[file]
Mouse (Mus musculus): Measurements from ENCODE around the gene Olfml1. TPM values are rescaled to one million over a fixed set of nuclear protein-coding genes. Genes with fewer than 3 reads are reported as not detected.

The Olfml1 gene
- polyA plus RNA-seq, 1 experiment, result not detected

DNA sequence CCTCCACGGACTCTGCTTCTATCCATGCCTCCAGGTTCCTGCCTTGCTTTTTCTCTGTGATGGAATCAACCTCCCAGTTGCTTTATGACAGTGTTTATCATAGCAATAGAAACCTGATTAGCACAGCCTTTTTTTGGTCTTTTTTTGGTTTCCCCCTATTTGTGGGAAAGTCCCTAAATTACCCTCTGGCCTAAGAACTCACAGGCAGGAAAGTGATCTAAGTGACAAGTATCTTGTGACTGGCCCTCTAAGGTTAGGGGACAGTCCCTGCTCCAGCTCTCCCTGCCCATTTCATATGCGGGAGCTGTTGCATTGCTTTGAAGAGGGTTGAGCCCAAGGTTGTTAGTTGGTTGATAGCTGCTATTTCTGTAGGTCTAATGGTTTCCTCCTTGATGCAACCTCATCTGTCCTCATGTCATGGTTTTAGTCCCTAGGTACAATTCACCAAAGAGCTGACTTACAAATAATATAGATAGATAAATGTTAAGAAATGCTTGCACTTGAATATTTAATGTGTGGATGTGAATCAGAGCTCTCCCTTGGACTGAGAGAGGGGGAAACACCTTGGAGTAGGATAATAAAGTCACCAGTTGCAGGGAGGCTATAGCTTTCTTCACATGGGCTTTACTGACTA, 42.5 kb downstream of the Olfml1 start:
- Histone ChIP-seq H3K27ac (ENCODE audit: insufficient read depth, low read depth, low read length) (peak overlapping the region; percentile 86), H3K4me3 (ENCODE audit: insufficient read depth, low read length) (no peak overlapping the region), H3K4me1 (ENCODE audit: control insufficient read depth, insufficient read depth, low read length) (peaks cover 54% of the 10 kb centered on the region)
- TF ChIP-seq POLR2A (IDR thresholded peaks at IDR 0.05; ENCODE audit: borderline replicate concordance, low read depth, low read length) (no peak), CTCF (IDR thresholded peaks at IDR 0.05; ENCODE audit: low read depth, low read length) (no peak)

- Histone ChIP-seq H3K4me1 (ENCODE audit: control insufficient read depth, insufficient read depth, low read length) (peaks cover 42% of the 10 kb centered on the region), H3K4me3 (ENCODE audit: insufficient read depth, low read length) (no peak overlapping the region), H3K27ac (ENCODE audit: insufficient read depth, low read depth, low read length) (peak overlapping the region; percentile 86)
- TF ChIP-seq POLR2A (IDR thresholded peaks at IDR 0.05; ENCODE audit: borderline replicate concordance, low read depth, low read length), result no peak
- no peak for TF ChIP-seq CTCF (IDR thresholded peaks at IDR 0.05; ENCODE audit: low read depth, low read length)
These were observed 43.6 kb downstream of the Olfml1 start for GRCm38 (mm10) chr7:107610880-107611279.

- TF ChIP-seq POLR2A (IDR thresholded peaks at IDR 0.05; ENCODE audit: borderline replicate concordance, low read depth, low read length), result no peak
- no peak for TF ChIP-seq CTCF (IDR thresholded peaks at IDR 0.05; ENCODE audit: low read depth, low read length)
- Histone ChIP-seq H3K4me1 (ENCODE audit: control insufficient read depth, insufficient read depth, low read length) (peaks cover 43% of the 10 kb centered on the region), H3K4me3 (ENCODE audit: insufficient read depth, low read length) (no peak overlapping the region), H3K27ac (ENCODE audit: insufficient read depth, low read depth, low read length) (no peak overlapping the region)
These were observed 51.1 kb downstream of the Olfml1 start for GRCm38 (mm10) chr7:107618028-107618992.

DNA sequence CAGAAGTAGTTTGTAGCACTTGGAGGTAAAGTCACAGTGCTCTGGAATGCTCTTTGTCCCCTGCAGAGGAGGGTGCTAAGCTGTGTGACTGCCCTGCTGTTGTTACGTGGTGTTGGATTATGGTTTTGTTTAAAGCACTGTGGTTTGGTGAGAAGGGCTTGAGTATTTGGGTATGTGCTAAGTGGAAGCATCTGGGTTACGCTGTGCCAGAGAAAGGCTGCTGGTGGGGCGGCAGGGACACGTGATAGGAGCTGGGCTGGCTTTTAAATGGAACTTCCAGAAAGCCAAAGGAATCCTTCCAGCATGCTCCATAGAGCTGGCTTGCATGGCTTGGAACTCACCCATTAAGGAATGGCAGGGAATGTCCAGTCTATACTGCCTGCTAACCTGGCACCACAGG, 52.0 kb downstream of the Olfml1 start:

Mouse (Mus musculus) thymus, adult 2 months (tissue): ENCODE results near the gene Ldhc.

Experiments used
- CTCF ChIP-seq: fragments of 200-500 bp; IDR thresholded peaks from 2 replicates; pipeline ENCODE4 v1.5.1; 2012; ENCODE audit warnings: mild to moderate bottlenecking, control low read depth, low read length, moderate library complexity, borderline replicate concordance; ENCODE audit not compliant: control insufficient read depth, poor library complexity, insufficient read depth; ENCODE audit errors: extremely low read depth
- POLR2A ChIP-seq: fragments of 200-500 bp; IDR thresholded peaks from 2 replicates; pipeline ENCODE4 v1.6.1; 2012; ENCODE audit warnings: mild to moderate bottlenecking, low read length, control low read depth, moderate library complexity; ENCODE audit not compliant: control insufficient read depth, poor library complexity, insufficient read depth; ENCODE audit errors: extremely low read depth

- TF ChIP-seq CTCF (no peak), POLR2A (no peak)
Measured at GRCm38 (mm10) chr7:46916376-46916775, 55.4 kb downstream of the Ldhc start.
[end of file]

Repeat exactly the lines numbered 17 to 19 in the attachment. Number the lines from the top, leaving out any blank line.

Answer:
Experiments used
- CTCF ChIP-seq: fragments of 200-500 bp; IDR thresholded peaks from 2 replicates; pipeline ENCODE4 v1.5.1; 2012; ENCODE audit warnings: mild to moderate bottlenecking, control low read depth, low read length, moderate library complexity, borderline replicate concordance; ENCODE audit not compliant: control insufficient read depth, poor library complexity, insufficient read depth; ENCODE audit errors: extremely low read depth
- POLR2A ChIP-seq: fragments of 200-500 bp; IDR thresholded peaks from 2 replicates; pipeline ENCODE4 v1.6.1; 2012; ENCODE audit warnings: mild to moderate bottlenecking, low read length, control low read depth, moderate library complexity; ENCODE audit not compliant: control insufficient read depth, poor library complexity, insufficient read depth; ENCODE audit errors: extremely low read depth